Charlie Hebdo will publish a front page showing a caricature of the Islamic prophet Muhammad holding a sign saying “Je suis Charlie”, in its first edition since Islamist gunmen attacked the satirical newspaper.
With demand surging for the edition due on Wednesday, the weekly planned to print up to three-million copies, dwarfing its usual run of 60 000, after newsagents reported a rush of orders. International editions will be translated into 16 languages.
France has drafted in thousands of extra police and soldiers to provide security after 17 people were killed in three days of violence that began when two Islamist gunmen burst into Charlie Hebdo‘s offices, opening fire in revenge for the paper’s publication of satirical images of Muhammad in the past.
The paper said the front page of its January 14 edition would display a tearful Muhammad with a sign saying “Je suis Charlie” (I am Charlie) below the headline: “Tout est pardonné” (All is forgiven).
The new edition of Charlie Hebdo, known for its satirical attacks on Islam and other religions, will include other cartoons featuring the Prophet Muhammad and also making fun of politicians and other religions, its lawyer said.
“We will not back down, otherwise none of this has any meaning,” Richard Malka told a French radio station. “If you hold the banner ‘I am Charlie’, that means you have the right to blaspheme, you have the right to criticise my religion.”
One Paris newspaper vendor said he had received 200 advance orders for Charlie Hebdo, and was stopping there as he could no longer cope.
There was no official reaction from the government on the new edition.
Egypt’s Grand Mufti warned Charlie Hebdo against publishing a new Muhammad caricature, saying it was a racist act that would incite hatred and upset Muslims around the world.
French Muslim leaders urged their community to keep calm and respect the right to freedom of expression.
“What is uncomfortable for us is the representation of the prophet,” Abdelbaki Attaf told Reuters at the funeral in the northern Paris suburb of Bobigny of Ahmed Merabet, the Muslim policeman shot trying to defend the Hebdo cartoonists.
“Any responsible Muslim will find it hard to accept that. But we shouldn’t ban it,” said Attaf, himself an administrator at the mosque in nearby Gennevilliers occasionally visited by Cherif Kouachi, one of the Hebdo killers.
A separate funeral was held in Jerusalem for four Jewish victims of a hostage-taking in a kosher deli in Paris.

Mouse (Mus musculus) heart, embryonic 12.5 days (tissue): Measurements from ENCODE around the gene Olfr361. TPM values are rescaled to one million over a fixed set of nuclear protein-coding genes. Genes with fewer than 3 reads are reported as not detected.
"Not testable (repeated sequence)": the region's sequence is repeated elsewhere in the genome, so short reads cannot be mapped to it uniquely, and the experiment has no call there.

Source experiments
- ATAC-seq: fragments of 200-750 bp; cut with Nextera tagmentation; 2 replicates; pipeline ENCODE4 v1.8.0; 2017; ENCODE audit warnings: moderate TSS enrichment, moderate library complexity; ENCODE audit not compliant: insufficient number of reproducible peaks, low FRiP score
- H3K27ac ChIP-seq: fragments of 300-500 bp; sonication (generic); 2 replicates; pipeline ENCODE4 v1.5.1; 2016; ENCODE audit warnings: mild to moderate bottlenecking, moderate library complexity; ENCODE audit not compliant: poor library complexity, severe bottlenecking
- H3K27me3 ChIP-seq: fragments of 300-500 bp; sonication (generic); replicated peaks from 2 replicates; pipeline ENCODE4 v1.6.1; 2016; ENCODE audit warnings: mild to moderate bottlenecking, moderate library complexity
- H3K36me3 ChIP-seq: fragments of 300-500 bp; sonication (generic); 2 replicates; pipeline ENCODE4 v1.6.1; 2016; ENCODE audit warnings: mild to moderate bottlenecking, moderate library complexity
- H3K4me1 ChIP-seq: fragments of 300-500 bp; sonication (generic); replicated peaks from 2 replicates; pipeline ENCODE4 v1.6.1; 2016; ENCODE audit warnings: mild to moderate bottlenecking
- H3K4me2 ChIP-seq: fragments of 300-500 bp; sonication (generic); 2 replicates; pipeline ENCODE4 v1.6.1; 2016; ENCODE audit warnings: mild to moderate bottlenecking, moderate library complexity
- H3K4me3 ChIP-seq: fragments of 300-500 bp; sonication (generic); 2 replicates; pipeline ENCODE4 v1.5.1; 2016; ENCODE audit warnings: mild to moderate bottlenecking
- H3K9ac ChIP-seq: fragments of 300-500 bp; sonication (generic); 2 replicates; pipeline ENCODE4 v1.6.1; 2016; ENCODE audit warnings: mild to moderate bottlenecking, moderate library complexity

On Sunday, at least 3.7-million people throughout France took part in marches of support for Charlie Hebdo and freedom of expression. World leaders linked arms to lead more than one million people through Paris in an unprecedented homage to the victims.
Three days of violence ended on Friday with a siege at a Jewish deli in Paris where four hostages and a gunman were killed. Shortly before that, police killed the Hebdo attackers in a gun battle at a print works northwest of the city.
In the wake of the violence, Defence Minister Jean-Yves Le Drian said 10 000 troops were being deployed at sensitive sites including synagogues, mosques and airports.
President Francois Hollande’s government has avoided referring to the Maghreb and African roots of the three killers. It has also sought to discredit their claim to be acting in the name of Islam, calling them “fanatics”.
However, France’s Islamic council called on the government to step up protection of mosques, saying that at least 50 anti-Islamic acts had been reported since the attack.
Abdallah Zekri, head of the National Observatory against Islamophobia, said Muslim sites such as Paris’s main mosque were not getting the same protection as Jewish synagogues or schools.
“There are websites out there calling for the murder of Muslim leaders and the torching of Muslim religious sites,” he told France Info. “Let’s stop the double standards.”
Fear of anti-immigrant sentiment
European leaders fear the events in France will add to rising anti-immigrant sentiment in Europe.
On Monday, a record 25 000 anti-Islamist protesters marched through the German city of Dresden, many holding banners with anti-immigrant slogans.
In light of the threat, Le Drian said the government would need to review some of its military capabilities.
He also raised the prospect of reconsidering the severely strained military budget when its long-term spending plan comes up for review later this year in Parliament.
The government was due to seek Parliament’s approval for France’s continued participation in air raids against Islamic State in Iraq. One of last week’s killers cited France’s military strikes against Muslims as a motivation for his acts.
“The response is inside and outside France. Islamic State is a terrorist army with fighters from everywhere … it is an international army that has to be wiped out and that is why we are part of the coalition,” Le Drian told Europe 1 radio. – Reuters